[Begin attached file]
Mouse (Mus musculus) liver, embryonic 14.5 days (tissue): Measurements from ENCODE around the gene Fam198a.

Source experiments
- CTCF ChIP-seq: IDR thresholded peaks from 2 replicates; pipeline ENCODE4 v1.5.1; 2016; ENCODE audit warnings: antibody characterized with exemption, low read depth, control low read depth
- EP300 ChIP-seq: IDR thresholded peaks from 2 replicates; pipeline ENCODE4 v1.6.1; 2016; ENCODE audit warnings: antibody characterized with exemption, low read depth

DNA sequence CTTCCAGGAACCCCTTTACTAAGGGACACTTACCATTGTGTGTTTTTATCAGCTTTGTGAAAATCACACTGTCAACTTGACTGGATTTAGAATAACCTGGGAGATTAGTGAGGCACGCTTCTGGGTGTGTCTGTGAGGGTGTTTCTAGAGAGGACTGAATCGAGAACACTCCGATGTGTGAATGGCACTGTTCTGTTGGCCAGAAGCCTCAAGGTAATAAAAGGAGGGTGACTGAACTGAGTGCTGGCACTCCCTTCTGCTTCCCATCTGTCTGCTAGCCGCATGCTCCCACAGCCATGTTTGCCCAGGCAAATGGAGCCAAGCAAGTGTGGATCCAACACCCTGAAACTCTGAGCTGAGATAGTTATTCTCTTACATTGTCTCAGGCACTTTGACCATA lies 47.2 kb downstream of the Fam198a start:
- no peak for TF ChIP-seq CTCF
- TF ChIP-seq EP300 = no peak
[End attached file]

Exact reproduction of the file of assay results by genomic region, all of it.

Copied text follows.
Mouse (Mus musculus) liver, embryonic 14.5 days (tissue): Measurements from ENCODE around the gene Fam198a.

Source experiments
- CTCF ChIP-seq: IDR thresholded peaks from 2 replicates; pipeline ENCODE4 v1.5.1; 2016; ENCODE audit warnings: antibody characterized with exemption, low read depth, control low read depth
- EP300 ChIP-seq: IDR thresholded peaks from 2 replicates; pipeline ENCODE4 v1.6.1; 2016; ENCODE audit warnings: antibody characterized with exemption, low read depth

DNA sequence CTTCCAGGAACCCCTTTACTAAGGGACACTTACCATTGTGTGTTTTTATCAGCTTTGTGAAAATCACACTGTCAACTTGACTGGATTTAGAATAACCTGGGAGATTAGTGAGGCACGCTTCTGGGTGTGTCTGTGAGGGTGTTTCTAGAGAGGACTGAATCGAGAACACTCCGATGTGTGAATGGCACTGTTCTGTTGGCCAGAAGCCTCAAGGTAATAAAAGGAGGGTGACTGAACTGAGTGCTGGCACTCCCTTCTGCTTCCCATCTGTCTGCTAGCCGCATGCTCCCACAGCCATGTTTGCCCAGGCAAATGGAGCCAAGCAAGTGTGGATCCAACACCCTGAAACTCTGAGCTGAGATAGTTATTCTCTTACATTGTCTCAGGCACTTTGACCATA lies 47.2 kb downstream of the Fam198a start:
- no peak for TF ChIP-seq CTCF
- TF ChIP-seq EP300 = no peak